The Ripening Hambrook Harvest

From Little Acorns....,Rocking Dog

From Little Acorns….

I escaped the kitchen and ALL that china for a brief while yesterday. I was surely succumbing to cabin fever or should that be soapy sud kitchen fever! Real Live Rocking Dog provides the perfect excuse to drop the tea towel and  get out on the Frome Valley walkways which hug our fortunate doorstep.

How lovely to walk in sunshine and have blue fluffy cloud skies as a gorgeous last day in July canopy. Along the walk there were burgeoning and ripening crops of sloes, bullace, elderberries and blackberries. I spied a particularly luscious crop of blackberries over a pennant stone wall. Alas, they were unattainable with the river a watery barrier. A host of birds and other wildlife will have a veritable feast with no humans able to access and pick this precarious crop. Other bird food is ripening ready for the colder less plentiful days of late autumn and winter. Haws, rosehip and holly will serve them well.

Family folklore suggests that my fathers maternal family may have been Huguenots. Have you ever witnessed how  many French folk behave on a beach, they are not sunbathing, they are not swimming .. they are foraging! They have pails and spades, nets and lines and going in search of lunch or to find bait to catch lunch! Mussels, whelks, coastal plants, shrimp and crab are simply not safe. I see ripening elderberries and think of their addition in a summer pudding, an apple pie or crumble, ice cube or stew. Sloes and bullace again are destined in my mind to immersion in vodka or gin. I love to use the bloated alcohol soaked berries in rocky road and in ice creams, sorbets and warming winter stews. Just maybe, yes maybe I indeed do have French foraging blood flowing in my veins!

I love the way the Italians celebrate and give thanks to every crop they harvest and every animal they hunt. There are ancient walled hilltop towns close to where we live in Umbria which annually celebrate the bread, the oil, the wine, the saffron, the wild boar, the sweet chestnut, and so on! In the spring we were treated to the most wonderful feast at the little village hall in “our” village. The valley was vibrantly yellow with Mimosa trees and so this tree was celebrated along with World Women’s Day. The men (with undoubtedly some help of the female kind in the background!) of the village cooked for the women. We sat down to plates of crostini followed by two pasta courses (one with a pork ragu sauce and the other a tomato sauce). Lamb, steak and locally produced sausages cooked on a wood fired brazier together with a delicious dressed salad came next. Finally a specially baked mimosa coloured iced cake was proudly bought out and served with Grappa. Throughout the meal we had bottles of very quaffable locally produced red wine and then it was time to dance. Bad dancing translates and is understood in whatever language you speak! The Macarena danced for the final time it was time to wearily and bloatedly stumble home. Each woman was presented with a branch of Mimosa as she left together with hugs and hearty “buona notte’s”. It was such a lovely multi generational community event and we couldn’t have been made to feel more welcome. We do not celebrate anything enough in this country and unfortunately unlike the Italians many British would not embrace a party encompassing all generations.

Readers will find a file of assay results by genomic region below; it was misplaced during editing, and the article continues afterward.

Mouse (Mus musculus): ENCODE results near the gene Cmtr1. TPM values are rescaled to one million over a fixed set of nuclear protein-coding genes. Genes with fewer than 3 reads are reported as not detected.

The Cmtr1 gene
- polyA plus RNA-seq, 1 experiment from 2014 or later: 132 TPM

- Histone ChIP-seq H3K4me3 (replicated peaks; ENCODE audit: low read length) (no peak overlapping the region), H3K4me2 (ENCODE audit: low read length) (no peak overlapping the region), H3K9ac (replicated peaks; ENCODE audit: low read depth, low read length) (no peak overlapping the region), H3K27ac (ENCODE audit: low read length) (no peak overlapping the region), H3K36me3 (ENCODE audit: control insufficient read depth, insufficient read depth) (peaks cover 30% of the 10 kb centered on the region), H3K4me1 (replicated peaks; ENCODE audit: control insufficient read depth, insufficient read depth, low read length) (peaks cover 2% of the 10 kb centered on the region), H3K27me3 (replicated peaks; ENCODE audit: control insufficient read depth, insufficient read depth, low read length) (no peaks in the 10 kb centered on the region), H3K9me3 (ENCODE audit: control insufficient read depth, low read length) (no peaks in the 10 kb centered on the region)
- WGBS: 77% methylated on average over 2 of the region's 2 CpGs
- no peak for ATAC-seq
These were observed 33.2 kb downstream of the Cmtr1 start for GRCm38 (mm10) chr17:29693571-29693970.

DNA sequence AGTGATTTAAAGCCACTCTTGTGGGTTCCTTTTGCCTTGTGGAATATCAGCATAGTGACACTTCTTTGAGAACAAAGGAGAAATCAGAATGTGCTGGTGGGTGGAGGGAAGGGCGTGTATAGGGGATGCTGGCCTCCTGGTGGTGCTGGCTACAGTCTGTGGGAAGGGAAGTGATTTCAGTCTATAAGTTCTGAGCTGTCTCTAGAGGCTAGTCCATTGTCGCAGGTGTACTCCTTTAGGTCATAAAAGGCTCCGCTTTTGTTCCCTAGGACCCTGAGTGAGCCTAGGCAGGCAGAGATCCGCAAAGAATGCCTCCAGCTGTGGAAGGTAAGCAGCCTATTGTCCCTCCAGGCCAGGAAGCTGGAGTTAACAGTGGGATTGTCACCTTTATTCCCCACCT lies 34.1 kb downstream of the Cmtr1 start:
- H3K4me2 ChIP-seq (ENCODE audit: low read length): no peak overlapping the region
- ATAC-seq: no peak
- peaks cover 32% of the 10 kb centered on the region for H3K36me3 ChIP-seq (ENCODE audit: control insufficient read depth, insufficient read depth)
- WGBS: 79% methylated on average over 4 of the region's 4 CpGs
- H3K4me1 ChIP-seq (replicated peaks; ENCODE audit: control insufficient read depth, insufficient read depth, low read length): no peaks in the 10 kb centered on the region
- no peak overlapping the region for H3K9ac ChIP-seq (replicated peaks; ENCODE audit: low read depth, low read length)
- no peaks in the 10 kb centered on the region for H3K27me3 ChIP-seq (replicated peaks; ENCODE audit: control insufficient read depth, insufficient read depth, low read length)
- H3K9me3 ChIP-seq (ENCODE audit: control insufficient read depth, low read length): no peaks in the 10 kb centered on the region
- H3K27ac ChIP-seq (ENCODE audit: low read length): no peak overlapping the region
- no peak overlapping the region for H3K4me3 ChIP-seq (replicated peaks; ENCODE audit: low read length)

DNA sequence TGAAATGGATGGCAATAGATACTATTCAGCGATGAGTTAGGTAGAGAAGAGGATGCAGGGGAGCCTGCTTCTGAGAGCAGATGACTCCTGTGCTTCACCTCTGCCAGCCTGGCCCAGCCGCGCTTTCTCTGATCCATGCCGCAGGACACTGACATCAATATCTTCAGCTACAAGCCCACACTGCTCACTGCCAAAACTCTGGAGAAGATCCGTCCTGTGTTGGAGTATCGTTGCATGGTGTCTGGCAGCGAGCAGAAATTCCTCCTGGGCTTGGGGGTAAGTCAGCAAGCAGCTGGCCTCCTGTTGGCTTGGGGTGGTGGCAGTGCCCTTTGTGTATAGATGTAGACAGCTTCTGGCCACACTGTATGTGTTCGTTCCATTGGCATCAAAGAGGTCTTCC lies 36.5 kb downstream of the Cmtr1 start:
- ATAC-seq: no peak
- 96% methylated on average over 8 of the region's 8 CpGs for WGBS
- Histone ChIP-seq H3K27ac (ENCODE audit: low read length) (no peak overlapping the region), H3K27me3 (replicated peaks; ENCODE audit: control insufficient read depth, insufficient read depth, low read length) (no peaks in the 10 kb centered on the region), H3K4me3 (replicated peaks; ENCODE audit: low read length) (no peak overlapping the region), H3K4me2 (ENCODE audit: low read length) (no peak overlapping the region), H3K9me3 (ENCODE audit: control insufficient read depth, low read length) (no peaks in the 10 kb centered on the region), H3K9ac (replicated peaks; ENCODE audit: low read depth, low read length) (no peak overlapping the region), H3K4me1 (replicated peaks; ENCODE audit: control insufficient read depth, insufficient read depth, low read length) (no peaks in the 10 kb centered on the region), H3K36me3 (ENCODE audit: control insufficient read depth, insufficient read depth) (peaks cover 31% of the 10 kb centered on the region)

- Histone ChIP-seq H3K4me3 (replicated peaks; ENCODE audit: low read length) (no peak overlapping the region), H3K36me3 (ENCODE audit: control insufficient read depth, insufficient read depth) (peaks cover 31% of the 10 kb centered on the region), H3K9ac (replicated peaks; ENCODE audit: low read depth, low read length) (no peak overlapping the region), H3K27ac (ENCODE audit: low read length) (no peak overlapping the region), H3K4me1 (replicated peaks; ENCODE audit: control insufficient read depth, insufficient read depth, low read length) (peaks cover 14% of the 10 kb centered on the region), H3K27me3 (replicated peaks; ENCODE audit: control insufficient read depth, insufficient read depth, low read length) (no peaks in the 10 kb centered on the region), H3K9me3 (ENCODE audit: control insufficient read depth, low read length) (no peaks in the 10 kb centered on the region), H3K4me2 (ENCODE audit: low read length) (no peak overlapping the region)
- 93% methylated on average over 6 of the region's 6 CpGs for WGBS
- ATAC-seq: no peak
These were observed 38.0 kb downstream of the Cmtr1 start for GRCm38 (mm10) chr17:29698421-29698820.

Back to walking along my favourite Hambrook walk (nicknamed “Mr Badger walk” because of an old sett along its route) the earth was littered with crops that hadn’t quite made it. Amongst the carpet of last years autumnal leaf fall there were conkers, beech masts and cobnuts lying like jewels. They had simply dropped before their time or had been slain by squirrels not willing to wait!

At the stile there was a solitary doe eyed cow with Bully the blooming big bull. I couldn’t help thinking “poor cow!” Perhaps she’ll have her very own harvest in the spring.

Very soon it was time to return to THAT china … but I felt so much better after a brief but wonderful nature filled sojourn.

 

Future Harvest,Rocking Dog

Future Harvest

Ditto!,Rocking Dog

Ditto!

Unattainable Harvest,Rocking Dog

Unattainable Harvest

Too Early....,Rocking Dog

Too Early….

...Too Late!,Rocking Dog

…Too Late!

One For The Pan,Rocking Dog

One For The Pan

Late Summer Harvest,Rocking Dog

Late Summer Harvest

Christmas Harvest,Rocking Dog

Christmas Harvest

Spring Harvest? Poor Cow,Rocking Dog

Spring Harvest? Poor Cow

2 Thoughts on “The Ripening Hambrook Harvest

  1. How lovely to join you on your walk. I share your urge to forage and use the produce of the hedgerows and yes, we could all do with a lot more multi generational celebrating in our lives. Maybe it’s my distant Italian genes!

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